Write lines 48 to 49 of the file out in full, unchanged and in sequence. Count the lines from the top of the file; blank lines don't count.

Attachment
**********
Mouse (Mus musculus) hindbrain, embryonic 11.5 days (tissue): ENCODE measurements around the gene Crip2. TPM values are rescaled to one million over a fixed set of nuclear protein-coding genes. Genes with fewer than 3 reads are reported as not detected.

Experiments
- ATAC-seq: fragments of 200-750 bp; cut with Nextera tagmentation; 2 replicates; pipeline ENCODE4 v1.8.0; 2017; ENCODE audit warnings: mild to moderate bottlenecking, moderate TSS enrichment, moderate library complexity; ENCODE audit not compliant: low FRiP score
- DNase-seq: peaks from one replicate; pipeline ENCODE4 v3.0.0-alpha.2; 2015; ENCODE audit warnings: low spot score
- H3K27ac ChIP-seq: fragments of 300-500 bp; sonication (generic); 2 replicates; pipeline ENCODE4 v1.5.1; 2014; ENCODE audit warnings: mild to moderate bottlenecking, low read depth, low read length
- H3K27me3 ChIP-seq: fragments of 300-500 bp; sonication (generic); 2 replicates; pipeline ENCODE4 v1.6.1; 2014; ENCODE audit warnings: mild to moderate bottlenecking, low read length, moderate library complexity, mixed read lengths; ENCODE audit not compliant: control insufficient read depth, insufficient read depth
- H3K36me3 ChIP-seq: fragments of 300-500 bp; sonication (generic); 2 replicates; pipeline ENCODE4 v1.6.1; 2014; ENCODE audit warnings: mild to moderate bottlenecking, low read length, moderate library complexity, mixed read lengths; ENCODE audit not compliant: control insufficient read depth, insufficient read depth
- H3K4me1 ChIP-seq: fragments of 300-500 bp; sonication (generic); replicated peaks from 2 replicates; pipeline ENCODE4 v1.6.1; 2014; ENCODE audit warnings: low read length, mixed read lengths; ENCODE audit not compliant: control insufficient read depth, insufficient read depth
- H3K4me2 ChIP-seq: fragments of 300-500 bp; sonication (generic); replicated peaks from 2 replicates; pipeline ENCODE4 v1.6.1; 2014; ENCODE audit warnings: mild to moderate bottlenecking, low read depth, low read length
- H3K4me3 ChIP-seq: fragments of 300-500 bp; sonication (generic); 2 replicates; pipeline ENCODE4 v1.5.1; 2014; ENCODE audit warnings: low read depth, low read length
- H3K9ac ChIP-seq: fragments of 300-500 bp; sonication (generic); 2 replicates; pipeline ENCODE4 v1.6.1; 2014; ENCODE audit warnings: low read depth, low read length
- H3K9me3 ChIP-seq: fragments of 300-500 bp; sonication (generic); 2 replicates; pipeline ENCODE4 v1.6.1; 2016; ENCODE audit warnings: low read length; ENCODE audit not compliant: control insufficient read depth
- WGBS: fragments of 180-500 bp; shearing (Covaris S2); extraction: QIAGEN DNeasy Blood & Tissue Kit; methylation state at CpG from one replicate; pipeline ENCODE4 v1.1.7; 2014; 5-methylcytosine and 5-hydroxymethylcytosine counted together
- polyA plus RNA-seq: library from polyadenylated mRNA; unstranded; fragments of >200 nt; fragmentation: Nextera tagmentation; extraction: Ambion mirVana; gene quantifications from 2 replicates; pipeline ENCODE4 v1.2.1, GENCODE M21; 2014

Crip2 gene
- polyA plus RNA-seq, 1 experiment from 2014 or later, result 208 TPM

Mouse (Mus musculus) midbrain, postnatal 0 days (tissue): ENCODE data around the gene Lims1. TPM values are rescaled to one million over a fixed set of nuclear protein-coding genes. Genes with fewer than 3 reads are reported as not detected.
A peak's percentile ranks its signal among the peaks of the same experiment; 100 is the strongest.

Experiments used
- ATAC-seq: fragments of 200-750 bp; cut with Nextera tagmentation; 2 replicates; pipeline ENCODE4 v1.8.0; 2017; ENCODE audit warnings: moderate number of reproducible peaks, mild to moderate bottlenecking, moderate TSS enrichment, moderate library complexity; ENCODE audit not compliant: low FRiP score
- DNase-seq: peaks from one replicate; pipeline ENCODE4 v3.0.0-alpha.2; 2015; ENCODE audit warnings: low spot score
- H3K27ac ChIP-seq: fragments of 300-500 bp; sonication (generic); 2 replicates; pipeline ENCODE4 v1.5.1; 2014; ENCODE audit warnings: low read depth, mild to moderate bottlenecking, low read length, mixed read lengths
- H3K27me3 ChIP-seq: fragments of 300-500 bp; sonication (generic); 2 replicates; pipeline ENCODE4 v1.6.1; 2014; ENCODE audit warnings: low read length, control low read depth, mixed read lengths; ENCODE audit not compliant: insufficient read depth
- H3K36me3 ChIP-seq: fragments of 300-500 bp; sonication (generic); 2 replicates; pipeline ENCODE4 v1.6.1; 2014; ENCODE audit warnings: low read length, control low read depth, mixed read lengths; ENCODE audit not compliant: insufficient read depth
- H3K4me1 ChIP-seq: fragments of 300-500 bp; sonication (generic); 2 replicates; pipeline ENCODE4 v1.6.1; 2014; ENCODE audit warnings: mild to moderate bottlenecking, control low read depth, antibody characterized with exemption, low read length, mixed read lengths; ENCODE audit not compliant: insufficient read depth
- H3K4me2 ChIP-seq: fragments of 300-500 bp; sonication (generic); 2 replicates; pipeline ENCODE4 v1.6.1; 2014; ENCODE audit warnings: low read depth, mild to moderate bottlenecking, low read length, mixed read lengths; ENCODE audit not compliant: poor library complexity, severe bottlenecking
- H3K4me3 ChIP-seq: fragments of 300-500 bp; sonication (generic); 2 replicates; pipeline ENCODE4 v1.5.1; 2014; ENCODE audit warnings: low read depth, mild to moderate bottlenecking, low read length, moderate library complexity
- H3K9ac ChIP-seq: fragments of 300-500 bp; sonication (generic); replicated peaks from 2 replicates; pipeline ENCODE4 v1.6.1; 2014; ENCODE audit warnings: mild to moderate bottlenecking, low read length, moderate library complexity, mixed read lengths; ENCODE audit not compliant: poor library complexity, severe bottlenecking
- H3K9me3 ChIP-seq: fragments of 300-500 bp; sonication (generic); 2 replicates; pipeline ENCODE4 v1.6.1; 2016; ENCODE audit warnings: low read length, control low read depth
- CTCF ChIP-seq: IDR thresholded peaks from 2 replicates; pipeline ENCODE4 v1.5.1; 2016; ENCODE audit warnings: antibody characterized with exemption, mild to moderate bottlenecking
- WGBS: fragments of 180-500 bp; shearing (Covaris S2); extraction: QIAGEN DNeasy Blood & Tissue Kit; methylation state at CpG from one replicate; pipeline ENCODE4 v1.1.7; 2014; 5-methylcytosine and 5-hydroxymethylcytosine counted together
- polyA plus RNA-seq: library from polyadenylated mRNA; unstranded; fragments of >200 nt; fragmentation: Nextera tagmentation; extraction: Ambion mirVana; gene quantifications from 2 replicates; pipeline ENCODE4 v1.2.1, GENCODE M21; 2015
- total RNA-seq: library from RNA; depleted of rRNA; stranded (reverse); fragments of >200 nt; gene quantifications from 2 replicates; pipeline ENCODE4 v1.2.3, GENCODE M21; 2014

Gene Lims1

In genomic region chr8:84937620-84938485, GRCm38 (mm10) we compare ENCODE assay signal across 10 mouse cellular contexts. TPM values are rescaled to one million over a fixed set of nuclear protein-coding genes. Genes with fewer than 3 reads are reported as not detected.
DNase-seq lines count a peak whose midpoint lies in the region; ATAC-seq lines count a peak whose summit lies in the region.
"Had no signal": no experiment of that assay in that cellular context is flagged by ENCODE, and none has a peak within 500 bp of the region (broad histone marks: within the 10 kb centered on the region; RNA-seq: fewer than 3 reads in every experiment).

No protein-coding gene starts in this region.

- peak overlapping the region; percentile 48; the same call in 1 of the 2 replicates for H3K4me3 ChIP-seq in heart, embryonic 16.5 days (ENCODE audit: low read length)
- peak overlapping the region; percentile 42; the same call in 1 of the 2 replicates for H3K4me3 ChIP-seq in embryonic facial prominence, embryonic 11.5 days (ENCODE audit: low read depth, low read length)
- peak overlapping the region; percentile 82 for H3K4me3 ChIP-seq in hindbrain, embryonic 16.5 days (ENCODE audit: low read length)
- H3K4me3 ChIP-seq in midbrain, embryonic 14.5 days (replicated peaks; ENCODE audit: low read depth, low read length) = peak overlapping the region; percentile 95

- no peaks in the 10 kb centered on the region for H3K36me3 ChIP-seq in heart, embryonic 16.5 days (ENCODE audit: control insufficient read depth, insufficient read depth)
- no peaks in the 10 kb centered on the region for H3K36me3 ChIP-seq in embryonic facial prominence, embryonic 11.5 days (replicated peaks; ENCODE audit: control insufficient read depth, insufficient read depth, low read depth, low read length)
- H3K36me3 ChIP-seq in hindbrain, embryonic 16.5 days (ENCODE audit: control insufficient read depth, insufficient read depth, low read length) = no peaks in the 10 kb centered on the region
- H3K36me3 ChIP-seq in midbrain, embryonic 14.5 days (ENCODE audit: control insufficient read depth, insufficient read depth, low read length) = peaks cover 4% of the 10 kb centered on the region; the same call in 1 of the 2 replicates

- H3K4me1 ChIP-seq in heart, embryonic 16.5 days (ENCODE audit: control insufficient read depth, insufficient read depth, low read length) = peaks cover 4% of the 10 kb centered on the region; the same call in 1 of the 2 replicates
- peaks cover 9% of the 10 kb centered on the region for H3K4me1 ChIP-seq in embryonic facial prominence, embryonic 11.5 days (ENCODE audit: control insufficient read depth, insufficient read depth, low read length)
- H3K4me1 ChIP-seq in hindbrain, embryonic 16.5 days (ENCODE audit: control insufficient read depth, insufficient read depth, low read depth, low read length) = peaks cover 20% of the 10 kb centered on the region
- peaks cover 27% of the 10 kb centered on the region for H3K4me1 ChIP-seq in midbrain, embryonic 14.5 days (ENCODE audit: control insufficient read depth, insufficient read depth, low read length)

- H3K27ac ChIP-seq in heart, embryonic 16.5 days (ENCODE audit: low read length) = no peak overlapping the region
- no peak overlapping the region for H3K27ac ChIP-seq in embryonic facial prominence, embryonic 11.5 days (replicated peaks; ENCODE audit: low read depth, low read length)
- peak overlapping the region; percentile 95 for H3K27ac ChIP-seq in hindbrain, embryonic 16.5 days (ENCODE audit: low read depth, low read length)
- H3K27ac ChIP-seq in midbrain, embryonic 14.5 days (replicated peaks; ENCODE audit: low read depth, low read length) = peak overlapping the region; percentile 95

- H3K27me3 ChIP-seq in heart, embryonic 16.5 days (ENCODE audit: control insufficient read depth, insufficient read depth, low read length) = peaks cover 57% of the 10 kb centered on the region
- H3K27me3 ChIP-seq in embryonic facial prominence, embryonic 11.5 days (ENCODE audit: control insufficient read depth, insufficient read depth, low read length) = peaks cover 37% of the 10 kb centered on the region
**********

- peaks cover 9% of the 10 kb centered on the region for H3K4me1 ChIP-seq in embryonic facial prominence, embryonic 11.5 days (ENCODE audit: control insufficient read depth, insufficient read depth, low read length)
- H3K4me1 ChIP-seq in hindbrain, embryonic 16.5 days (ENCODE audit: control insufficient read depth, insufficient read depth, low read depth, low read length) = peaks cover 20% of the 10 kb centered on the region